All you need to know about running a successful VoC program

Voice of the customer questions


Table of Contents

What is the voice of customer questions?

The Voice of customers is the heart of market research. Businesses these days rely the most on this technique of gathering, capturing, analysing and implementing customer feedback. A successful voice of customer research in itself is not a goal, but its success is measured on how well it has served its purpose of delivering valuable insights and ideas. 

Therefore the above goal can be achieved if you have the well-framed voice of customer questions. The outcomes of your survey will be as good as your survey questions were.

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Tips for the well-structured voice of customer questions

  • Don’t ask too many questions. Of course, you would want to ask your customers hundreds of questions, but they don’t have that much time. An average time window in which customers can stick your survey is 5-10 minutes. 
  • Keep the questions short. Unnecessarily long questions can complicate the understanding of the respondents, resulting in higher survey abandonment rates.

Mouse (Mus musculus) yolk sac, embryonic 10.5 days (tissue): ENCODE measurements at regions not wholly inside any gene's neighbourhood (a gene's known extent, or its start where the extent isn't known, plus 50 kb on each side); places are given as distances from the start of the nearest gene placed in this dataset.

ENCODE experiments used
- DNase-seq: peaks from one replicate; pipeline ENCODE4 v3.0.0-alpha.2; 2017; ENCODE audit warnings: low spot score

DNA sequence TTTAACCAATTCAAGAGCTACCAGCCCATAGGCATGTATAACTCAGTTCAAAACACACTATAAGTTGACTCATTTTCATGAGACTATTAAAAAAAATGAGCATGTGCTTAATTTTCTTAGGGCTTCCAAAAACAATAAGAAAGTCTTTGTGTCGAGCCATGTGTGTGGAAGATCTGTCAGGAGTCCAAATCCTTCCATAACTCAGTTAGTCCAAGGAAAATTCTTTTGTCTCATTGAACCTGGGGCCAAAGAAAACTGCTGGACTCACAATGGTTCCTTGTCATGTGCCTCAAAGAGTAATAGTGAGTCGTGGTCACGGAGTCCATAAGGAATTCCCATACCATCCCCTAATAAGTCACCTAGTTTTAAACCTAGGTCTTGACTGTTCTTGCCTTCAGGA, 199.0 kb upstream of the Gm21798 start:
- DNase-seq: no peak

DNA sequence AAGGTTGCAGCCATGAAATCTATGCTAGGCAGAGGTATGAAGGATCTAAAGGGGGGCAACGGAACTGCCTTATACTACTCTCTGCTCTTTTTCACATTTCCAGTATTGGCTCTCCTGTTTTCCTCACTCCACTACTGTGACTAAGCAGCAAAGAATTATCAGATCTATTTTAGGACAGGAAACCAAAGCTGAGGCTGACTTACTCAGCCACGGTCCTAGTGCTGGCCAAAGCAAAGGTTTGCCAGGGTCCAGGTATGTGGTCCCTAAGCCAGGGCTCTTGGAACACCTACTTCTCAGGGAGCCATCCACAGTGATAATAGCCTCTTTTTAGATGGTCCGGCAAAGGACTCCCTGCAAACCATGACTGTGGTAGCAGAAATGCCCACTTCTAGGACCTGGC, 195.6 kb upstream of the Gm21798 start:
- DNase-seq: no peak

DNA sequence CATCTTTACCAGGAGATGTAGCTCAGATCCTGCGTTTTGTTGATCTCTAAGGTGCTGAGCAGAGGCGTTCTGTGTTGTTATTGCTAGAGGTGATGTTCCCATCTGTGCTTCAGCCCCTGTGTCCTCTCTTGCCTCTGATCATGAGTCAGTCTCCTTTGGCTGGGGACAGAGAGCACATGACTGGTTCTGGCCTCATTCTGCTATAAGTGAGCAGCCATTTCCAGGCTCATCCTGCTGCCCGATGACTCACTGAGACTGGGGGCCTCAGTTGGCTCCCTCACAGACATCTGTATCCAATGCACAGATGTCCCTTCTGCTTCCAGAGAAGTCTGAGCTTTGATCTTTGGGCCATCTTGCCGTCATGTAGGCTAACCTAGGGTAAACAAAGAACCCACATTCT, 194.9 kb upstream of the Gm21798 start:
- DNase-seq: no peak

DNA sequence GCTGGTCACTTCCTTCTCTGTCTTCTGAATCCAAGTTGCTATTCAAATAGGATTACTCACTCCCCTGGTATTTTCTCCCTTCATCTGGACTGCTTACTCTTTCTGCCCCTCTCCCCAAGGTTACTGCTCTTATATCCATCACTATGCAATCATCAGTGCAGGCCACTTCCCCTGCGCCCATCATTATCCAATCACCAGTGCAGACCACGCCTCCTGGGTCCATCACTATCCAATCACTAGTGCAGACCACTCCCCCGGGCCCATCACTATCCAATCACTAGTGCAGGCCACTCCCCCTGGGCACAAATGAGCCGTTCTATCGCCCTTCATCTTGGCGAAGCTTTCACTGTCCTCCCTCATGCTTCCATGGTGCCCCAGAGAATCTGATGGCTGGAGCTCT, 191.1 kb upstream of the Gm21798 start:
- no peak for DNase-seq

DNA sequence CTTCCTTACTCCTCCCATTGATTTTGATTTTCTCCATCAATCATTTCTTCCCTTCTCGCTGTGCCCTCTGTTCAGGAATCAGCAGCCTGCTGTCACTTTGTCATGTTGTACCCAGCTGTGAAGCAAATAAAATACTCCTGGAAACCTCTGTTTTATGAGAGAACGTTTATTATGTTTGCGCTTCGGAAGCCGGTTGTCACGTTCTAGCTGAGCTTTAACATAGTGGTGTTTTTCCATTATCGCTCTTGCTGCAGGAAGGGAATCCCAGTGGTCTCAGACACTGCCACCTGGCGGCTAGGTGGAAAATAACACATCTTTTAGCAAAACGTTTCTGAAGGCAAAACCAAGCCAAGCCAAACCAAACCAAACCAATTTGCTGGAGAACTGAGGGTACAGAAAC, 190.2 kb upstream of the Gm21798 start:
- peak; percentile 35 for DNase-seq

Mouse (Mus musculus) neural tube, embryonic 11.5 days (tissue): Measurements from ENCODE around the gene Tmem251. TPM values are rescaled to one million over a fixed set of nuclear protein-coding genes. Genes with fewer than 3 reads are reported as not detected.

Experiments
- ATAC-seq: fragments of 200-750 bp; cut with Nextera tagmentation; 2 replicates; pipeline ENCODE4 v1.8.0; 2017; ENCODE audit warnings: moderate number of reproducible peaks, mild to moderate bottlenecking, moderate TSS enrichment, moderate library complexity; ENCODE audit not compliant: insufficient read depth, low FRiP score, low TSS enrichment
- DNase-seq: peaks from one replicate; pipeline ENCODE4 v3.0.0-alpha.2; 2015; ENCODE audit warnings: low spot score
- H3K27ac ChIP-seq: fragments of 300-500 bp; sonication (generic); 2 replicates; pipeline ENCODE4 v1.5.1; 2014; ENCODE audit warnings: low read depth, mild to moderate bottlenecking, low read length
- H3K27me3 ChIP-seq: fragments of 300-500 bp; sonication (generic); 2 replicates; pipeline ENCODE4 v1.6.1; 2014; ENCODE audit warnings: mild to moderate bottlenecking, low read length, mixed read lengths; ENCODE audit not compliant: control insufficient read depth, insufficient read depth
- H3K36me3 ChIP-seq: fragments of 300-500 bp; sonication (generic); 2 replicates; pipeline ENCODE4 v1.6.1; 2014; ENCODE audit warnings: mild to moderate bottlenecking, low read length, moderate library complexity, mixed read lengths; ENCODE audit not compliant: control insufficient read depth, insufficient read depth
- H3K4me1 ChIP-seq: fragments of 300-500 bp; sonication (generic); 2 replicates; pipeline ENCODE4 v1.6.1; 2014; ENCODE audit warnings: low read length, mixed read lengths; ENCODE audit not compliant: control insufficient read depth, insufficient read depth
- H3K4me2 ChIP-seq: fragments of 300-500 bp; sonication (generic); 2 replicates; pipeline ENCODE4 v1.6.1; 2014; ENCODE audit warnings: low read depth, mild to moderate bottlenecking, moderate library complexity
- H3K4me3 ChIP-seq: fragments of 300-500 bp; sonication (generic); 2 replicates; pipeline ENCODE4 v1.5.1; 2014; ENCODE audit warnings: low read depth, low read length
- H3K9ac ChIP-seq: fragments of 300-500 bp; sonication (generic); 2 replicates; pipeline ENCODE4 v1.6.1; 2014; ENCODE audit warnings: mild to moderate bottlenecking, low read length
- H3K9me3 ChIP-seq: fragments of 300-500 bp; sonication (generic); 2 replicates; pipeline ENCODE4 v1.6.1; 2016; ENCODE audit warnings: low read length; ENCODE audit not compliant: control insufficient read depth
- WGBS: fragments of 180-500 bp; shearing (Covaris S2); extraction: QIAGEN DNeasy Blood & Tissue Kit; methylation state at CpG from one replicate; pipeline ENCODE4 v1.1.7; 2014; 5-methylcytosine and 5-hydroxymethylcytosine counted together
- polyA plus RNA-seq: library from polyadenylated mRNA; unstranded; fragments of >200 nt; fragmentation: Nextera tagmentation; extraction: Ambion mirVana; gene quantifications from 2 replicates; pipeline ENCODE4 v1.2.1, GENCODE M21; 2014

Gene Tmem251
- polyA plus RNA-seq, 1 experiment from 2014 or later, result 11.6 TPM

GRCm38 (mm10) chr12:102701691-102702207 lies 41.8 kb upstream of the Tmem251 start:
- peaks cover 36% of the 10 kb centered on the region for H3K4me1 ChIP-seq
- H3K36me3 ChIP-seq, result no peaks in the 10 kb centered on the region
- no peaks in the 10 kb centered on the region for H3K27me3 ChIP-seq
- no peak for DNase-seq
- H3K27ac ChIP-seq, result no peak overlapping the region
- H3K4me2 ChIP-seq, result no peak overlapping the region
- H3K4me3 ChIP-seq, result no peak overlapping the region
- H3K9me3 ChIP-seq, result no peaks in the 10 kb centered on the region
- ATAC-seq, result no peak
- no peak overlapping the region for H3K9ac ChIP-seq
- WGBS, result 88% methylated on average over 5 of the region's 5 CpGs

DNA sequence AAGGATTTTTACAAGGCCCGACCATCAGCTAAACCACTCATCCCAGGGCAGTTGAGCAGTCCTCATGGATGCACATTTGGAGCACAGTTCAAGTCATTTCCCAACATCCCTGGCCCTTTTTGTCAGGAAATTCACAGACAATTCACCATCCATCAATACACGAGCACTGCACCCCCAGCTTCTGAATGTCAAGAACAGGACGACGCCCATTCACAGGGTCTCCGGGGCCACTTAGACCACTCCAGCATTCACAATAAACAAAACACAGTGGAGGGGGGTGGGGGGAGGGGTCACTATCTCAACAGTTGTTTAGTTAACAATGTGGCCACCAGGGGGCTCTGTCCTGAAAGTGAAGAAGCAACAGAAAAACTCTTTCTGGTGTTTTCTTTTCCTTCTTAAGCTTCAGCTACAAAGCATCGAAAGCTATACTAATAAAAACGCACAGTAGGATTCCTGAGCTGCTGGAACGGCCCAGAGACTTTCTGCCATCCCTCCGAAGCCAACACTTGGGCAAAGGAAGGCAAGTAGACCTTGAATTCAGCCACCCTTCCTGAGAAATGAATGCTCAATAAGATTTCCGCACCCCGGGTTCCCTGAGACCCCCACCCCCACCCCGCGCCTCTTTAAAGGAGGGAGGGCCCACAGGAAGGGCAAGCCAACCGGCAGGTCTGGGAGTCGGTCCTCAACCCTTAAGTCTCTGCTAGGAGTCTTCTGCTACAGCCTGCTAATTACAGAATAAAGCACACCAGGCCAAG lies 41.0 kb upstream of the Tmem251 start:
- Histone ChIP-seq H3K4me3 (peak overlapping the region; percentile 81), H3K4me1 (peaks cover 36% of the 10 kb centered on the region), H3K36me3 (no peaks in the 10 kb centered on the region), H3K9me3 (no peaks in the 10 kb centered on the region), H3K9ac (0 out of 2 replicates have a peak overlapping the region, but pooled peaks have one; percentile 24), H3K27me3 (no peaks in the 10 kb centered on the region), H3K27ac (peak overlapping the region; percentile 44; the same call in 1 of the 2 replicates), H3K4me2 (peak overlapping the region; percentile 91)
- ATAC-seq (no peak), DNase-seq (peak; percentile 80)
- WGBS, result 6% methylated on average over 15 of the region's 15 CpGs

• Focused on the topic. Make sure your questions are focusing on the topic you started your survey for in the first place. Don’t let the survey go out of the topic scope, resulting in getting irrelevant data. 
  • Avoid nested questions. Even though you want to ask a lot of questions, combining them together is not a good idea. Keep your questions focused on one moto at a time. 
  • Balance quantitative and qualitative questions. Make use of both the methods of questions. Quantitative questions will require the customer to explain their answers in a brief while quantitative questions will have pre-defined options to choose from.
  • Keep the questions easy. Make use of simple words that the respondents can understand. Know that not all customers have the same vocabulary and knowledge about your brand. 
  • Start with the overall experience. The very first question of your survey should be to ask what the customers think about your brand’s overall performance. Keeping this question till the last will just narrow down the customers’ opinions and they might end up giving influenced answers. 

Why do you need to focus on the voice of customer questions?

You realize that you want to get customer feedback on your customer service. If their issues are being resolved, are they comfortable with talking to your customer care agents, and all sorts of product or service related interactions?

You make a survey in no time and distribute it to your customers. Now your survey is having a great response and you cannot wait to dig into the data and start analysing. But when you actually get to that point, you realize 75% of the data is just random and irrelevant to the “customer service” topic. 

Now you are frustrated and have no clue how you are going to analyze this random data and how much can you rely on the conclusions that you will get out of it. 

Now imagine if you had spent some more time and effort in actually framing the right questions, this disaster wouldn’t have happened.